|US5410886 *||Dec 8, 1992||May 2, 1995||American Cryogas Industries, Inc.||Method and apparatus for supplementing mechanical refrigeration by the controlled introduction of a cryogen|
|US5485731 *||Jul 6, 1994||Jan 23, 1996||Liquid Carbonic Corporation||Protection for motors in refrigerated environments|
|US5775110 *||Feb 20, 1997||Jul 7, 1998||The Boc Group Plc||Cool room temperature control|
|US5775127 *||May 23, 1997||Jul 7, 1998||Zito; Richard R.||High dispersion carbon dioxide snow apparatus|
|US5966946 *||Jun 8, 1998||Oct 19, 1999||Praxair Technology, Inc.||Method and apparatus for retention of a refrigerant fluid in a refrigeration enclosure|
|US6609382||Jun 4, 2002||Aug 26, 2003||Thermo King Corporation||Control method for a self-powered cryogen based refrigeration system|
|US6631621||Jul 1, 2002||Oct 14, 2003||Thermo King Corporation||Cryogenic temperature control apparatus and method|
|US6694765||Jul 30, 2002||Feb 24, 2004||Thermo King Corporation||Method and apparatus for moving air through a heat exchanger|
|US6698212||Jun 27, 2002||Mar 2, 2004||Thermo King Corporation||Cryogenic temperature control apparatus and method|
|US6751966||May 22, 2002||Jun 22, 2004||Thermo King Corporation||Hybrid temperature control system|
|US6877327||Aug 15, 2003||Apr 12, 2005||The Boc Group, Inc.||Flow enhanced tunnel freezer|
|US6895764||May 2, 2003||May 24, 2005||Thermo King Corporation||Environmentally friendly method and apparatus for cooling a temperature controlled space|
|US6895775||Aug 15, 2003||May 24, 2005||The Boc Group, Inc.||Apparatus for surface crust freezing of food product|
|US7073340 *||Oct 20, 2003||Jul 11, 2006||Waukesha Electric Systems||Cryogenic compressor enclosure device and method|
|US7587903||Mar 28, 2005||Sep 15, 2009||The Boc Group, Inc.||Method for surface crust freezing of food product|
|US8534079||Mar 18, 2010||Sep 17, 2013||Chart Inc.||Freezer with liquid cryogen refrigerant and method|
|US9021944 *||Jan 22, 2008||May 5, 2015||Stork Titan B.V.||Treatment device for treating food products with conditioned air|
|US20020174666 *||May 22, 2002||Nov 28, 2002||Thermo King Corporation||Hybrid temperature control system|
|US20030019219 *||Jun 27, 2002||Jan 30, 2003||Viegas Herman H.||Cryogenic temperature control apparatus and method|
|US20030019224 *||Jun 4, 2002||Jan 30, 2003||Thermo King Corporation||Control method for a self-powered cryogen based refrigeration system|
|US20030029179 *||Jul 1, 2002||Feb 13, 2003||Vander Woude David J.||Cryogenic temperature control apparatus and method|
|US20040020228 *||Jul 30, 2002||Feb 5, 2004||Thermo King Corporation||Method and apparatus for moving air through a heat exchanger|
|US20040099005 *||Aug 15, 2003||May 27, 2004||The Boc Group Inc. New Providence Nj||Flow enhanced tunnel freezer|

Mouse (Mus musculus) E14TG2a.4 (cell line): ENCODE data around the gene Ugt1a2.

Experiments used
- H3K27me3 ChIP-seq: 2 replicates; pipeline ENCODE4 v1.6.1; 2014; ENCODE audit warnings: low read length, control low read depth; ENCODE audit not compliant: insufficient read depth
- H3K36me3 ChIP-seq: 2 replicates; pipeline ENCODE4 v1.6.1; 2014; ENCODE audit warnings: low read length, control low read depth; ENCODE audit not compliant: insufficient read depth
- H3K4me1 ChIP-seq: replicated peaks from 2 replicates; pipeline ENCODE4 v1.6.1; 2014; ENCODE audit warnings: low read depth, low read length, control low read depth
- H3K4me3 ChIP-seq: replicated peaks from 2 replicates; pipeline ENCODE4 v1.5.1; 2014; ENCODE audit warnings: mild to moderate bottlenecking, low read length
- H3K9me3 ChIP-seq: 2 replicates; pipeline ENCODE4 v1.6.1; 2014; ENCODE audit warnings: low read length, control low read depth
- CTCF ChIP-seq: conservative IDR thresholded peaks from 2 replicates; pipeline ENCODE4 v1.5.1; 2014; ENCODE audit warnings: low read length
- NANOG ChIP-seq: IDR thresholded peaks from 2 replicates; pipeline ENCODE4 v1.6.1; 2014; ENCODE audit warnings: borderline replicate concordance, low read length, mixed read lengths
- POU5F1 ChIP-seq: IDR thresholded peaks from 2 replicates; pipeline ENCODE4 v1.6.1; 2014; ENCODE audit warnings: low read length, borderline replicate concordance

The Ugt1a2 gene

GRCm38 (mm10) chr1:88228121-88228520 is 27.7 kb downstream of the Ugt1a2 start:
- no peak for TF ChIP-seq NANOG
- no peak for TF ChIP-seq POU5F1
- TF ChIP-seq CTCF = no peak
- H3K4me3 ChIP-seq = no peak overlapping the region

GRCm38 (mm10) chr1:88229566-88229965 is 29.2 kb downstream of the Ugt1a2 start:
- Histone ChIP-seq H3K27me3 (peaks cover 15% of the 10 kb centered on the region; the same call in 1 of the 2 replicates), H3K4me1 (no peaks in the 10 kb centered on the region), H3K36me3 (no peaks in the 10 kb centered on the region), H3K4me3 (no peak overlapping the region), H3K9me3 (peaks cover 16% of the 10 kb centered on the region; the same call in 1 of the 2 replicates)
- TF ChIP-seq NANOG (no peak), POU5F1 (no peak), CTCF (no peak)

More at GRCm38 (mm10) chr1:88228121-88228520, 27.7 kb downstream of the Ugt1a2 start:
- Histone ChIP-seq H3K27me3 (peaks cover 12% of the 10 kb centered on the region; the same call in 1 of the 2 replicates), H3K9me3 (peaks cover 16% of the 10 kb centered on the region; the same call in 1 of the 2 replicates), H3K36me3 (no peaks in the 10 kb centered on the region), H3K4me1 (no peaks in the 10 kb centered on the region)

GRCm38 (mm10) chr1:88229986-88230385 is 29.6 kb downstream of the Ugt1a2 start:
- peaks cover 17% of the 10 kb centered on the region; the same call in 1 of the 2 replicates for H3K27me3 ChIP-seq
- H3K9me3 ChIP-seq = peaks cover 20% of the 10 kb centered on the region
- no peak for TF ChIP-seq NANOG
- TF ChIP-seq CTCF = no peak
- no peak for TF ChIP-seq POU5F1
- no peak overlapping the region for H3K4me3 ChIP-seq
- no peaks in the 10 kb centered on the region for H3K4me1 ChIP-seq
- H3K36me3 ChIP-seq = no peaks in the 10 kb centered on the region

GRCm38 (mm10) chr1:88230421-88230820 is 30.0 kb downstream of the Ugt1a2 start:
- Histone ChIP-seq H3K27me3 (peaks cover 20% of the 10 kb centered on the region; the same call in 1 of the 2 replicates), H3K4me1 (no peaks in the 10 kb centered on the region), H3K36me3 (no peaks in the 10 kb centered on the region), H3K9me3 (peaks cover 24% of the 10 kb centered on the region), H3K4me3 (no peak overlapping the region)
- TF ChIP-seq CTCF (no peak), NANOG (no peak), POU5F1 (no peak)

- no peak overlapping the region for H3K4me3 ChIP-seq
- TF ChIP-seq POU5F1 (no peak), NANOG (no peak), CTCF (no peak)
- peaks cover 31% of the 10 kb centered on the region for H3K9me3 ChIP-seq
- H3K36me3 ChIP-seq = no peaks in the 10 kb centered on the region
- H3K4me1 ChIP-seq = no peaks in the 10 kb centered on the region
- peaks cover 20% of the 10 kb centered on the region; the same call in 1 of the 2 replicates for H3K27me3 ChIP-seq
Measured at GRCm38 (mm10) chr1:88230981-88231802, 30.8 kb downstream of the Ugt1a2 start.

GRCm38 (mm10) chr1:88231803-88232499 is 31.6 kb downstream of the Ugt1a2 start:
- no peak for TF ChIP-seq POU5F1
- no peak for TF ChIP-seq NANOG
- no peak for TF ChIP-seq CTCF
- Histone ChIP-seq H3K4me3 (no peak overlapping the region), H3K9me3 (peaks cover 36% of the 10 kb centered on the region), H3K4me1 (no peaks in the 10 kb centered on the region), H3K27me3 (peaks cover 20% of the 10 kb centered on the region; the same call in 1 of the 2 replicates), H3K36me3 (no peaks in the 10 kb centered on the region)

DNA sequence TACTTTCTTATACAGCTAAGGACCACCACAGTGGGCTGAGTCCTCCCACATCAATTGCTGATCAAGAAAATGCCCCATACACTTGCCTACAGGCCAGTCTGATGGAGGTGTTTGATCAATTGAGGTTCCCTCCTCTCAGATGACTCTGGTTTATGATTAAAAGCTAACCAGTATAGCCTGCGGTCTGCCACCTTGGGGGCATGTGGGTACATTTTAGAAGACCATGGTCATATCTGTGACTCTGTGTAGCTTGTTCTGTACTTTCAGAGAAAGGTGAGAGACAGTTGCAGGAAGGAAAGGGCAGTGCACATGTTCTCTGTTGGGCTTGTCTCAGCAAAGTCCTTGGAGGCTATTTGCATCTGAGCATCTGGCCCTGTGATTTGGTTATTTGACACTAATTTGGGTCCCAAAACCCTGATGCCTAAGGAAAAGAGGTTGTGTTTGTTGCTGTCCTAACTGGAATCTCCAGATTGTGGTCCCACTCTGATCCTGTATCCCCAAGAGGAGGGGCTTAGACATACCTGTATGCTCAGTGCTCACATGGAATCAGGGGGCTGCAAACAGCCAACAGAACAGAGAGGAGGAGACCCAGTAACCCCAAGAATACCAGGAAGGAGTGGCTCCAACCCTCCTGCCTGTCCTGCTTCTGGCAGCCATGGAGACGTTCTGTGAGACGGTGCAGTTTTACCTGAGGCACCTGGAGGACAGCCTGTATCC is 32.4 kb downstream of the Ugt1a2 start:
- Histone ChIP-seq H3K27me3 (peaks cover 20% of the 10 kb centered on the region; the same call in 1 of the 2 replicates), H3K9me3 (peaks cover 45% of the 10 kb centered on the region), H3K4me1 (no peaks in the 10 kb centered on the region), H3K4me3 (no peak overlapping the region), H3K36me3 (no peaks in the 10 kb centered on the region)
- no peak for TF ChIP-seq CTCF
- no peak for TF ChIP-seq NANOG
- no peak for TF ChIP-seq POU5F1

|US20040103672 *||Aug 15, 2003||Jun 3, 2004||The Boc Group Inc New Providence Nj||Method and apparatus for surface crust freezing of food product|
|US20040216469 *||May 2, 2003||Nov 4, 2004||Thermo King Corporation||Environmentally friendly method and apparatus for cooling a temperature controlled space|
|US20050081538 *||Oct 20, 2003||Apr 21, 2005||Waukesha Electric Systems, Incorporated||Cryogenic compressor enclosure device and method|
|US20050166628 *||Mar 28, 2005||Aug 4, 2005||Newman Michael D.||Method for surface crust freezing of food product|
|US20100058937 *||Jan 22, 2008||Mar 11, 2010||Stork Titan B.V.||Treatment device for treating food products with conditioned air|
|US20110225984 *||Sep 22, 2011||Brooks Jeffrey S||Freezer with liquid cryogen refrigerant and method|
|USRE34047 *||Apr 3, 1991||Sep 1, 1992||Standex International Corporation||Refrigeration system|
|EP0257549A2 *||Aug 19, 1987||Mar 2, 1988||Air Products And Chemicals, Inc.||An improved cryogenic, forced -convection, freezing system|
|EP0360224A2 *||Sep 19, 1989||Mar 28, 1990||Praxair Technology, Inc.||Cryo-mechanical combination freezer|
|EP0528593A1 *||Aug 6, 1992||Feb 24, 1993||Heat And Control, Inc.||Ovens for treating food products with process vapour|
|EP0744583A2 *||May 20, 1996||Nov 27, 1996||The Boc Group, Inc.||Impingement jet freezer and method|
|EP0791790A2 *||Feb 13, 1997||Aug 27, 1997||The BOC Group plc||Cool room temperature control apparatus|
|EP0964213A2||Jun 7, 1999||Dec 15, 1999||Praxair Technology, Inc.||Method and apparatus for retention of a refrigerant fluid in a refrigeration enclosure|
|EP1763997A2 *||Jan 30, 1997||Mar 21, 2007||Organogenesis Inc.||Ice seeding apparatus for cryopreservation systems|
|WO1993010410A1 *||Nov 12, 1992||May 27, 1993||Liquid Carbonic Corporation||Helical conveyor freezer and mechanical/cryogenic freezer|
|WO2000014461A1 *||Aug 27, 1999||Mar 16, 2000||L'air Liquide, Societe Anonyme Pour L'etude Et L'exploitation Des Procedes Georges Claude||Method for continuously cooling products and corresponding cooling device|
|U.S. Classification||62/381, 62/384|
|International Classification||A23L3/375, F25D16/00, F25D25/04, A23L3/36, F25D3/11, F25D3/10|
|Cooperative Classification||F25D3/11, A23L3/375, F25D2400/20, F25D16/00, Y02P60/851, B65G2207/24, F25D2317/0664, F25D3/102, F25D2317/0654, F25D25/04, A23L3/361|
|European Classification||A23L3/36D, F25D16/00, F25D3/11, F25D3/10A, A23L3/375|
|Feb 4, 1985||AS||Assignment|
Owner name: LIQUID CARBONIC CORPORATION, 135 SOUTH LASALLE STR
Free format text: ASSIGNMENT OF ASSIGNORS INTEREST.;ASSIGNOR:TYREE, LEWIS JR.;REEL/FRAME:004363/0888
Effective date: 19850128
|Apr 4, 1986||FPAY||Fee payment|
Year of fee payment: 4
|May 1, 1990||FPAY||Fee payment|
Year of fee payment: 8
|May 2, 1994||FPAY||Fee payment|
Year of fee payment: 12